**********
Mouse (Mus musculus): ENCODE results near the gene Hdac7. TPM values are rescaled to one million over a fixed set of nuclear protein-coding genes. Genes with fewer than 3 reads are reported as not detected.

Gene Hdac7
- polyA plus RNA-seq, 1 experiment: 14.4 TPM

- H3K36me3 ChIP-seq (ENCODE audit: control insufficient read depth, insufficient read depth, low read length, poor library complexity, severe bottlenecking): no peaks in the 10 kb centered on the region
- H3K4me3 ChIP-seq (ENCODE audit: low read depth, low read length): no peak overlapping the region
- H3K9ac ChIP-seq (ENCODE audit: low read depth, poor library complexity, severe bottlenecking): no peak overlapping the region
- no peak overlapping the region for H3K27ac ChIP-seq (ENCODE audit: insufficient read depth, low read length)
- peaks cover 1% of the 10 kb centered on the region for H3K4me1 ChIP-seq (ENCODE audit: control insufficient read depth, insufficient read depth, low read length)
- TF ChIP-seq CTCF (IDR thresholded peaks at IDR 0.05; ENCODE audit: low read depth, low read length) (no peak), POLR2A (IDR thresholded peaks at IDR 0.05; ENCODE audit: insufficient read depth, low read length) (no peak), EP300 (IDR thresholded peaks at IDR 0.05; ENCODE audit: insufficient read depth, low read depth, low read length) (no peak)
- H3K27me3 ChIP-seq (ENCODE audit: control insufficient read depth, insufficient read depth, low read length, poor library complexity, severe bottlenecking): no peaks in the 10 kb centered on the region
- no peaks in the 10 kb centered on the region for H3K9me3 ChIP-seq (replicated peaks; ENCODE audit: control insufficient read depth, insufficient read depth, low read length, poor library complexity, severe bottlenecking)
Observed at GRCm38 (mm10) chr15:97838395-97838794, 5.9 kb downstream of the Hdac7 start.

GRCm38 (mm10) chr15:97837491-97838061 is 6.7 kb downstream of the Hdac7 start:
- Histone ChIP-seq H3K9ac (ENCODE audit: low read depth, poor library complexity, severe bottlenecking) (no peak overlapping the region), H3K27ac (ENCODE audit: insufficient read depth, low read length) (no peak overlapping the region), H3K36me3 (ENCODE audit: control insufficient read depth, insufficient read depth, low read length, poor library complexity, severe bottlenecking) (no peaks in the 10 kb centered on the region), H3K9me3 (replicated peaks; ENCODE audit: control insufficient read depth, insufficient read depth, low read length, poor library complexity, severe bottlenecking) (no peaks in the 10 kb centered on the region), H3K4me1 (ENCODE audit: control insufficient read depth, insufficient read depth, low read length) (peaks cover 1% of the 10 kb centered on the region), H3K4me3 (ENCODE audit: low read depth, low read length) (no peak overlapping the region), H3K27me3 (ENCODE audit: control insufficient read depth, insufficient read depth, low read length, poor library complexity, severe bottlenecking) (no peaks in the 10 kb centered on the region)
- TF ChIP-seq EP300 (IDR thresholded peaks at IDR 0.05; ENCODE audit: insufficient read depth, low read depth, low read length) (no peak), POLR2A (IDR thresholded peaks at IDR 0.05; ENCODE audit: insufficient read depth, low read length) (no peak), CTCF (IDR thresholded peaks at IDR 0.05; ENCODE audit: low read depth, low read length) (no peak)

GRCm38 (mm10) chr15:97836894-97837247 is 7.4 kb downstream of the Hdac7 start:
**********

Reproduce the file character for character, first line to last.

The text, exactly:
Mouse (Mus musculus): ENCODE results near the gene Hdac7. TPM values are rescaled to one million over a fixed set of nuclear protein-coding genes. Genes with fewer than 3 reads are reported as not detected.

Gene Hdac7
- polyA plus RNA-seq, 1 experiment: 14.4 TPM

- H3K36me3 ChIP-seq (ENCODE audit: control insufficient read depth, insufficient read depth, low read length, poor library complexity, severe bottlenecking): no peaks in the 10 kb centered on the region
- H3K4me3 ChIP-seq (ENCODE audit: low read depth, low read length): no peak overlapping the region
- H3K9ac ChIP-seq (ENCODE audit: low read depth, poor library complexity, severe bottlenecking): no peak overlapping the region
- no peak overlapping the region for H3K27ac ChIP-seq (ENCODE audit: insufficient read depth, low read length)
- peaks cover 1% of the 10 kb centered on the region for H3K4me1 ChIP-seq (ENCODE audit: control insufficient read depth, insufficient read depth, low read length)
- TF ChIP-seq CTCF (IDR thresholded peaks at IDR 0.05; ENCODE audit: low read depth, low read length) (no peak), POLR2A (IDR thresholded peaks at IDR 0.05; ENCODE audit: insufficient read depth, low read length) (no peak), EP300 (IDR thresholded peaks at IDR 0.05; ENCODE audit: insufficient read depth, low read depth, low read length) (no peak)
- H3K27me3 ChIP-seq (ENCODE audit: control insufficient read depth, insufficient read depth, low read length, poor library complexity, severe bottlenecking): no peaks in the 10 kb centered on the region
- no peaks in the 10 kb centered on the region for H3K9me3 ChIP-seq (replicated peaks; ENCODE audit: control insufficient read depth, insufficient read depth, low read length, poor library complexity, severe bottlenecking)
Observed at GRCm38 (mm10) chr15:97838395-97838794, 5.9 kb downstream of the Hdac7 start.

GRCm38 (mm10) chr15:97837491-97838061 is 6.7 kb downstream of the Hdac7 start:
- Histone ChIP-seq H3K9ac (ENCODE audit: low read depth, poor library complexity, severe bottlenecking) (no peak overlapping the region), H3K27ac (ENCODE audit: insufficient read depth, low read length) (no peak overlapping the region), H3K36me3 (ENCODE audit: control insufficient read depth, insufficient read depth, low read length, poor library complexity, severe bottlenecking) (no peaks in the 10 kb centered on the region), H3K9me3 (replicated peaks; ENCODE audit: control insufficient read depth, insufficient read depth, low read length, poor library complexity, severe bottlenecking) (no peaks in the 10 kb centered on the region), H3K4me1 (ENCODE audit: control insufficient read depth, insufficient read depth, low read length) (peaks cover 1% of the 10 kb centered on the region), H3K4me3 (ENCODE audit: low read depth, low read length) (no peak overlapping the region), H3K27me3 (ENCODE audit: control insufficient read depth, insufficient read depth, low read length, poor library complexity, severe bottlenecking) (no peaks in the 10 kb centered on the region)
- TF ChIP-seq EP300 (IDR thresholded peaks at IDR 0.05; ENCODE audit: insufficient read depth, low read depth, low read length) (no peak), POLR2A (IDR thresholded peaks at IDR 0.05; ENCODE audit: insufficient read depth, low read length) (no peak), CTCF (IDR thresholded peaks at IDR 0.05; ENCODE audit: low read depth, low read length) (no peak)

GRCm38 (mm10) chr15:97836894-97837247 is 7.4 kb downstream of the Hdac7 start: